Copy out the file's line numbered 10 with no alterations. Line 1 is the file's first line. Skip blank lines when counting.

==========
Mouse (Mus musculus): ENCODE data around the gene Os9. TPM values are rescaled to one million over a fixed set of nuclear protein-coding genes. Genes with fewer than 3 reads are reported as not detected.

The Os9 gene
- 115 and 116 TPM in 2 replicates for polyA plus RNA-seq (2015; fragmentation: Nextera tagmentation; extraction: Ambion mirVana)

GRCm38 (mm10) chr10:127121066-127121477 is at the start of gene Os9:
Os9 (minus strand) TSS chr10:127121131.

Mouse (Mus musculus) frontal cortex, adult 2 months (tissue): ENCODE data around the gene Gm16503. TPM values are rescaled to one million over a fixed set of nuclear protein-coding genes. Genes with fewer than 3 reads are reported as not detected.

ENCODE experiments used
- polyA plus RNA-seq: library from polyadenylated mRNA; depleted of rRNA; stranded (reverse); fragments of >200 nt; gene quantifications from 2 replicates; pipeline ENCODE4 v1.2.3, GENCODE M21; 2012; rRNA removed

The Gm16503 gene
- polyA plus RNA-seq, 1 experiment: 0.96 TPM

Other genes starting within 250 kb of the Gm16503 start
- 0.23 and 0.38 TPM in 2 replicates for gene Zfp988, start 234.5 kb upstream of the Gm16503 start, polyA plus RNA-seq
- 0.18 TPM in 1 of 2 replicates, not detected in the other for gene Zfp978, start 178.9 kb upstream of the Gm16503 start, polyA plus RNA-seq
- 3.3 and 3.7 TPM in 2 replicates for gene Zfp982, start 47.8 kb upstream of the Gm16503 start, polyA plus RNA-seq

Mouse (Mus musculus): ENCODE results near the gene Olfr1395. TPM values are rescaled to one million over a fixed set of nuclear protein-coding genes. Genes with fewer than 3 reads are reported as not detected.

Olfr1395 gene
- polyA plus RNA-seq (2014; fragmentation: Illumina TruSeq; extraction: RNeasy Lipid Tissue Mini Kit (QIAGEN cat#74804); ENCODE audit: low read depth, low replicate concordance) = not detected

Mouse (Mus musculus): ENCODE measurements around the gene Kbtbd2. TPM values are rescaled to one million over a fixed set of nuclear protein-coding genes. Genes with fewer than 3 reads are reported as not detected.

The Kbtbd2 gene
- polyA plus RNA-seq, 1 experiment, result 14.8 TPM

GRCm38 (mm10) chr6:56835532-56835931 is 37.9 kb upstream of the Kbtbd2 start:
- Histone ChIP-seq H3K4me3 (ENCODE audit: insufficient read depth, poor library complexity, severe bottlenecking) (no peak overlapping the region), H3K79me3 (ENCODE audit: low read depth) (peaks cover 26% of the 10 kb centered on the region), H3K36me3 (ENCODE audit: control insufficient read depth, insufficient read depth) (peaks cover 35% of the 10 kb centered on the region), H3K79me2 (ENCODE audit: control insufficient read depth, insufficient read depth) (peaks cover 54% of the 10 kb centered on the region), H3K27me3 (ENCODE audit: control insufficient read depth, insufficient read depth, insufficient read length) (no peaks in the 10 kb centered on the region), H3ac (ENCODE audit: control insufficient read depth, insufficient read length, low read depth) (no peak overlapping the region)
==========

- polyA plus RNA-seq, 1 experiment: 0.96 TPM